Formentera's better

by Jo.Cooke

Fly to Ibiza - then keep on going...

If Ibiza is lounge bars, upfront DJs and cutting-edge clubbing, then her little sister Formentera is more bare bodies, beaches and bicycles. With just one resort proper, Ibiza’s neighbouring isle is not just comparatively sleepy, but virtually in perpetual low-season hibernation. And there is next to nothing to spend your money on either. Perfect, then, for baking in the sun, in peace, during the credit crunch.
But don’t think you’ll be selling yourself short. The beaches have the look of the Caribbean about them. White sand met by postcard blue waters. Although considerably fresher than the temperature you’ll slip into in the West Indies, admittedly. The dress code isn’t as modest as in the Caribbean either. You’ll find many people like to tan here without a stitch on, while others wear a full bathing suit. Either way, anything goes.
Pedal power is the best way to see the many beaches. Hire a bike and follow the Green Routes - cycle-friendly country lanes and stretches of road – across this largely flat isle. You’ll get fit and bronzed to boot as you seek out your very own secluded spot - and we found the local drivers both considerate and courteous as we made our way around.
On Formentera I have two favourite hotels and am always torn between which to choose. The three-star Hotel Cala Saona, on the beach of the same name, is a bit of a throwback to the Sixties. That’s half its charm. Aside from the décor, the waiters bustle about you at breakfast and dinner, keeping you in check and pouring your coffee or wine with flare. Resplendent in waistcoats and bow ties that have seen better days, they win you over by demonstrating that, to them, waiting is still very much a profession. The hotel’s other big selling point is its beach. It does not share it with any neighbours. Cala Saona is an elongated cove with around 100 metres of thick sand - that engulfs your feet like good carpet – leading to the sea. Facing due west you also have a front row pew at sunset. Could life be better?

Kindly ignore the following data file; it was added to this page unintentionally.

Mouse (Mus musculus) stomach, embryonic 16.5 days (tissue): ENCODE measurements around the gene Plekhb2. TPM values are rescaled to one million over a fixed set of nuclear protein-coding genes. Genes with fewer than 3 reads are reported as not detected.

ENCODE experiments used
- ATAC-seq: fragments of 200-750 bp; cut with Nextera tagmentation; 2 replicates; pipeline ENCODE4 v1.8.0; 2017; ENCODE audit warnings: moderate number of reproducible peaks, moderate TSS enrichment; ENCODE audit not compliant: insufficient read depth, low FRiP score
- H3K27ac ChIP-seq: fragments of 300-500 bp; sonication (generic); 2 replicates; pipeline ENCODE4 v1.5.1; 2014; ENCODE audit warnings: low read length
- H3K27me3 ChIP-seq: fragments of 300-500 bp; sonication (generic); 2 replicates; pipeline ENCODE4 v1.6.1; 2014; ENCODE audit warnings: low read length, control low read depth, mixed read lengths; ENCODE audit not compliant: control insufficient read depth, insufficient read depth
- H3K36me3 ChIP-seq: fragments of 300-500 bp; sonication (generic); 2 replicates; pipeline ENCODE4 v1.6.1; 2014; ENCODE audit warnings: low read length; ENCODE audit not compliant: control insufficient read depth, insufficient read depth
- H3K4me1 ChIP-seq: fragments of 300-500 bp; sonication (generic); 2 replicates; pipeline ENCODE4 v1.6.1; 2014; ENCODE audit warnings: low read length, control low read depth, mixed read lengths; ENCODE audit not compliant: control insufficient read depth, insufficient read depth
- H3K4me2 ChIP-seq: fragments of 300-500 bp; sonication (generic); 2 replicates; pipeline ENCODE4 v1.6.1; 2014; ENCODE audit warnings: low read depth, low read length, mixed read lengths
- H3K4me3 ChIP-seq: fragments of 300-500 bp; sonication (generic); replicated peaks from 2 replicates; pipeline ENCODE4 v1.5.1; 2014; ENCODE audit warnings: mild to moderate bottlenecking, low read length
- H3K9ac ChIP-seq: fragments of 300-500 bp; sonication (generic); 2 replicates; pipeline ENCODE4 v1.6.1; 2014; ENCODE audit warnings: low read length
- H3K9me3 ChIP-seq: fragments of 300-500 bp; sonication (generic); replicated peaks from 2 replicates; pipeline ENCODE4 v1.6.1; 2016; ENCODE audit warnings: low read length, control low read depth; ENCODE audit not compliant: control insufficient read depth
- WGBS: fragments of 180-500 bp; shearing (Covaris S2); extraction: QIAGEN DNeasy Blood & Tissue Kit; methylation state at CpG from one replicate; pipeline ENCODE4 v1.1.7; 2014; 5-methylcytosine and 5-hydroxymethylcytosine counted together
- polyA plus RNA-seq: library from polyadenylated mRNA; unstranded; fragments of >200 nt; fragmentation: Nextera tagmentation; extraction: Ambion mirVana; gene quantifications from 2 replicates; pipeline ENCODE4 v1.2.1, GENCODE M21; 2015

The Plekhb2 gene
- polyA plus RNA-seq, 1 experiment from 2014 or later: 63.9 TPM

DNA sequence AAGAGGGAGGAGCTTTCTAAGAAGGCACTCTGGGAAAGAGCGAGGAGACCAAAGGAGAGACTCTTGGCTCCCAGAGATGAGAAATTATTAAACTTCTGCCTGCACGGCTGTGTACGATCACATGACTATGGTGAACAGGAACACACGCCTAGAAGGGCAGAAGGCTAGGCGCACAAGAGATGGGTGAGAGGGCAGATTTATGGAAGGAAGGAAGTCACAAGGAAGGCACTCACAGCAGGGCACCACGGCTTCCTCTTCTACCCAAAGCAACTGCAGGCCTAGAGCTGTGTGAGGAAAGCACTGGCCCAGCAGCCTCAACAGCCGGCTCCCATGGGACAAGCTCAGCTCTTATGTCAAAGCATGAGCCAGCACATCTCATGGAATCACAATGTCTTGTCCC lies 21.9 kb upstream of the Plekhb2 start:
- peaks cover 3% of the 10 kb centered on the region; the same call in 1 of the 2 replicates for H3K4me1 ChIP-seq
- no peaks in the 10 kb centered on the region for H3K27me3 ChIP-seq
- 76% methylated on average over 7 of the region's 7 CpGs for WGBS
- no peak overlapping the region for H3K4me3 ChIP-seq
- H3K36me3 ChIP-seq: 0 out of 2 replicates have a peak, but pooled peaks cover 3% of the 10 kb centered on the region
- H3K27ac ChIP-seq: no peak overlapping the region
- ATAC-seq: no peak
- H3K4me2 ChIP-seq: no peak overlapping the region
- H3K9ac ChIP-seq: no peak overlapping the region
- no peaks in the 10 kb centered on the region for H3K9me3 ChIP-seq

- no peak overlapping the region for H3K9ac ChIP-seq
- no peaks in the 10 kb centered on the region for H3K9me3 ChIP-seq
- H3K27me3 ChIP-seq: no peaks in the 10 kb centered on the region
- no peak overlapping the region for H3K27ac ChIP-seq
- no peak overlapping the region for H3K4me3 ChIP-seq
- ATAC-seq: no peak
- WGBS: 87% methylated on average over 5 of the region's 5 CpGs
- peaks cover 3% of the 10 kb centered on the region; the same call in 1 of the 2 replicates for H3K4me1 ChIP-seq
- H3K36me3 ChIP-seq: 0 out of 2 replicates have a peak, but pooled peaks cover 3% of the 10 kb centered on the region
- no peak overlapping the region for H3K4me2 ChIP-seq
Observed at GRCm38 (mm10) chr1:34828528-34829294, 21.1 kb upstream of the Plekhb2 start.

Maybe. Choice two is the four-star Insotel Club Formentera Playa. You can go all-inclusive for part or all of your stay. The food’s great, the rooms bright and practical. And the staff and entertainment team make life a cinch if you’ve got kids. The hotel is set on Playa Migjorn, another great beach. This one stretches narrowly for miles. Sand dunes strewn with wispy grasses create the effect of a hairy spine where it backs on to arable farm land. Stroll its length along boardwalks that protect the dunes from too many feet and you’ll stumble across hippy-esque bars and cafes for beach bums. Shakily made of tent poles, tarp and bamboo shades, with floors of sand and mix-and-match chairs, their appeal is the location, location, location.
I love Lucky. Pasta like mama used to make for the price of a couple of jars of Dolmio. But when it comes to my favourite restaurant on the island there is only one choice. Can Forn  in San Ferran village - exceptional Spanish fare, from tapas to the griddled catch of the day.
San Ferran is just down the road from the hub of the island’s nightlife and its only resort, Es Pujols. Just a handful of apartment buildings line its diminutive prom. Beside them a couple of dozen bars and restaurants and a clutch of shops. It can only be termed tame in comparison to its island neighbour’s San Antonio or Ibiza Town.
While Formentera isn’t quite a fly and flop escape like its sister Ibiza – with no airport of its own, you have to hop on a ferry for half an hour from the party isle - sometimes it’s worth going those extra miles. Back on the plane after your week away, when you meet up with the Ibiza bunch again, it’s easy to see who spent every ounce of their energy on the dance floor and who really had a holiday.